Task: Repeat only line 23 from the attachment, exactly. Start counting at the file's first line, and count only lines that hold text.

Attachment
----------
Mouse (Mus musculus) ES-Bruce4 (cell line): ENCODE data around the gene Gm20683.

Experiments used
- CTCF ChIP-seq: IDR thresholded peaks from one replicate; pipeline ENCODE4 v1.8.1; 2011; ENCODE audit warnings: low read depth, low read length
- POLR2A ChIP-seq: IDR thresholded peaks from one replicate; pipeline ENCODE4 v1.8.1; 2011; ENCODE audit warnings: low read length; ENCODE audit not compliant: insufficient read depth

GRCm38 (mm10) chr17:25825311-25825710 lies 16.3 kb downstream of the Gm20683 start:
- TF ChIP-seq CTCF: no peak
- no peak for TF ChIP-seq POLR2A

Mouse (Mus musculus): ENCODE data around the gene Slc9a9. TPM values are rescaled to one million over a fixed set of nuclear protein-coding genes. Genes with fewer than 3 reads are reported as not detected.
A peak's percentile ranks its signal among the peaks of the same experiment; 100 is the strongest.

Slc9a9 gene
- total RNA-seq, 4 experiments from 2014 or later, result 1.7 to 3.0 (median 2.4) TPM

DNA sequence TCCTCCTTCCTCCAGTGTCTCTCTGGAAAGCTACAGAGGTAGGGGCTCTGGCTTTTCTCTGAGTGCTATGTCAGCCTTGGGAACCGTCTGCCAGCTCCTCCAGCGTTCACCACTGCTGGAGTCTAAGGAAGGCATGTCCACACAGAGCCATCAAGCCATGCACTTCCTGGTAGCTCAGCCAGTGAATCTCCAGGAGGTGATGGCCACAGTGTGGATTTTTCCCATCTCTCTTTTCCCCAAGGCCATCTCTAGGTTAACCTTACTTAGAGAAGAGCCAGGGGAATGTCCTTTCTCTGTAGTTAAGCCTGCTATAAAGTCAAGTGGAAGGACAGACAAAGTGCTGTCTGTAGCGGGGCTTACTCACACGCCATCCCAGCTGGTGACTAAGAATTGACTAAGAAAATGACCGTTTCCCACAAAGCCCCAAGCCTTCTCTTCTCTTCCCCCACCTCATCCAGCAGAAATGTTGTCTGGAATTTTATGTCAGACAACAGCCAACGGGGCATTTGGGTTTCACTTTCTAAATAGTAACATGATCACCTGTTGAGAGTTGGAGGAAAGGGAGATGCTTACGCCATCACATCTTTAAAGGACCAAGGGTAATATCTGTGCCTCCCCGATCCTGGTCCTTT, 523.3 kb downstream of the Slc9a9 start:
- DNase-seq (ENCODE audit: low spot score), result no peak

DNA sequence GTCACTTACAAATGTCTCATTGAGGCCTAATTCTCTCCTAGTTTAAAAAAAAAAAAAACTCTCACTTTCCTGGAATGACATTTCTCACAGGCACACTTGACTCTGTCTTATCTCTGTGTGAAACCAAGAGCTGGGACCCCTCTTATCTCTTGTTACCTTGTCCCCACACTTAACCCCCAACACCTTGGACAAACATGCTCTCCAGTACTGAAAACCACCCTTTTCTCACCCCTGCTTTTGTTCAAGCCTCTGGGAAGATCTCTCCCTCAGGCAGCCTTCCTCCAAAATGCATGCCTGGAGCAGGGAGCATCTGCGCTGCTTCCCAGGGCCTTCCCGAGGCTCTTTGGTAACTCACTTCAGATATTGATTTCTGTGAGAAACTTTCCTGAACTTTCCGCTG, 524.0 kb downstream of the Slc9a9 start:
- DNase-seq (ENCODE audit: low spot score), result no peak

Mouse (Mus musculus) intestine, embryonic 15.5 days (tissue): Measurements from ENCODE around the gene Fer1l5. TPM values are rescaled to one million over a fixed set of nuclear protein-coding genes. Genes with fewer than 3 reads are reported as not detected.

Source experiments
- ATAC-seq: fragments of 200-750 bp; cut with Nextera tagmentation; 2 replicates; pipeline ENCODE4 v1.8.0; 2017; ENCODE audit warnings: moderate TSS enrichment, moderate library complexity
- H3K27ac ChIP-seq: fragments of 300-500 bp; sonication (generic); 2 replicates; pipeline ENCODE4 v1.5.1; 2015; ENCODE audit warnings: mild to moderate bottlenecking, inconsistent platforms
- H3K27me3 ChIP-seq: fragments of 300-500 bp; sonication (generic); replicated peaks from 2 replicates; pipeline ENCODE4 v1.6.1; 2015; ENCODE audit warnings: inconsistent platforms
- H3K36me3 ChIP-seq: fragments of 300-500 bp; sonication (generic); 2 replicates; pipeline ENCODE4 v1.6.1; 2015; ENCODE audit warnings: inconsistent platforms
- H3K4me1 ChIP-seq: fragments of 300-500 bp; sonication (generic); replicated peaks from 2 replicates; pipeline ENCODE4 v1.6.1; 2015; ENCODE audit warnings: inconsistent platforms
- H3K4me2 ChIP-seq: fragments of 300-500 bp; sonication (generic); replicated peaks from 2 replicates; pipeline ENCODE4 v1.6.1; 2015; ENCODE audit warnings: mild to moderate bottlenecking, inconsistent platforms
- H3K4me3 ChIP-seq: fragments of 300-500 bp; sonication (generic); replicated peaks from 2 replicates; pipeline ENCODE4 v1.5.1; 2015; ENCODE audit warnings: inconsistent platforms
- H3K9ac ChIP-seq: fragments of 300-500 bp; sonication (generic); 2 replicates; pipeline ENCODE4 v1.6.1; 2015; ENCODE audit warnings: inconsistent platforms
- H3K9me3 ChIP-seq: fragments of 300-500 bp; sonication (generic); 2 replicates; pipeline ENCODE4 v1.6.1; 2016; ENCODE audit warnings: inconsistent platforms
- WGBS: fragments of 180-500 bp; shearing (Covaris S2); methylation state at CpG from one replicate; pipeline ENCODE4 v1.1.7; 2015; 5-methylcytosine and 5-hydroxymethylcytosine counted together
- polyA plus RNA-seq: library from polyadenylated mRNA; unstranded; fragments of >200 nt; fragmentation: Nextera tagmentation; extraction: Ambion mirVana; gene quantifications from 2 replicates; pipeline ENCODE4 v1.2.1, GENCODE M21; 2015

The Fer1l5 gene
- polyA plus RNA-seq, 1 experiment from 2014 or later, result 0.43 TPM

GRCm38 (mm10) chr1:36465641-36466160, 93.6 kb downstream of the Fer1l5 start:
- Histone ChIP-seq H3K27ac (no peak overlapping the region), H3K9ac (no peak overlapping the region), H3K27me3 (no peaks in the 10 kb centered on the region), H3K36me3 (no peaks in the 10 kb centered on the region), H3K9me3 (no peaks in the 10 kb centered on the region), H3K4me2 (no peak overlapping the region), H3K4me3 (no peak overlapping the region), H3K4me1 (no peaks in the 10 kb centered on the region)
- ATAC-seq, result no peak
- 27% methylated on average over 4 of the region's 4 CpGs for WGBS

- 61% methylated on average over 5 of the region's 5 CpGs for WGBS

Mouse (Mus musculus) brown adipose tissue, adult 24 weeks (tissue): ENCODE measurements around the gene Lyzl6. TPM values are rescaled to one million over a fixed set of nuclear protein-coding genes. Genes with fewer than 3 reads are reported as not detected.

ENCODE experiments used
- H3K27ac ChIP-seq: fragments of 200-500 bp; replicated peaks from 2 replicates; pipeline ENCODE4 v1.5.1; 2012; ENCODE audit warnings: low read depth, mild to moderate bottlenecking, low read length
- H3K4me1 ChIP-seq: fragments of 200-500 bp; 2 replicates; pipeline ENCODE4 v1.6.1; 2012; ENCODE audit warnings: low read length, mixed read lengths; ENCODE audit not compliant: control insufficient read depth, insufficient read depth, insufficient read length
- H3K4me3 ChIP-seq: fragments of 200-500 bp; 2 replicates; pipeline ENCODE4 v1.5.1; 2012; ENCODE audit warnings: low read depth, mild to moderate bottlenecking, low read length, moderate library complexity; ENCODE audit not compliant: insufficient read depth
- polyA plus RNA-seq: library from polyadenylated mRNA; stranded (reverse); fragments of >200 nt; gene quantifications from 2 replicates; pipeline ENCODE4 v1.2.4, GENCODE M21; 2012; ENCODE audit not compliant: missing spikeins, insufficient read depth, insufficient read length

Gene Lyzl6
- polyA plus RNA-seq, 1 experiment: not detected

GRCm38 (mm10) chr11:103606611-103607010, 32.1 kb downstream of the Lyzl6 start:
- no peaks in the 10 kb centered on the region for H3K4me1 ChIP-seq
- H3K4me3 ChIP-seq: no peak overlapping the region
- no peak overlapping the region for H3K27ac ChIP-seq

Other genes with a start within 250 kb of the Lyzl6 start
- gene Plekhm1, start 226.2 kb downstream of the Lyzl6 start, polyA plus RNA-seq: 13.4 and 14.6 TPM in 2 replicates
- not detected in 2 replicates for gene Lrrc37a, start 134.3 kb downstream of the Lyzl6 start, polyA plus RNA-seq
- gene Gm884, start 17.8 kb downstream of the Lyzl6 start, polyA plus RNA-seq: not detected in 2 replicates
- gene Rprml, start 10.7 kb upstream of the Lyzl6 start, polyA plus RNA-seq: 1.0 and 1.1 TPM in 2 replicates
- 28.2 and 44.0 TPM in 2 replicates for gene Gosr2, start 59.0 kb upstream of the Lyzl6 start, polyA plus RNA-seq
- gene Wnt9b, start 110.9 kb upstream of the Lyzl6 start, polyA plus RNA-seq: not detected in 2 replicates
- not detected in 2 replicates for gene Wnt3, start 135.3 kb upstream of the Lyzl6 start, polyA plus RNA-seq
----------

- H3K4me2 ChIP-seq: fragments of 300-500 bp; sonication (generic); replicated peaks from 2 replicates; pipeline ENCODE4 v1.6.1; 2015; ENCODE audit warnings: mild to moderate bottlenecking, inconsistent platforms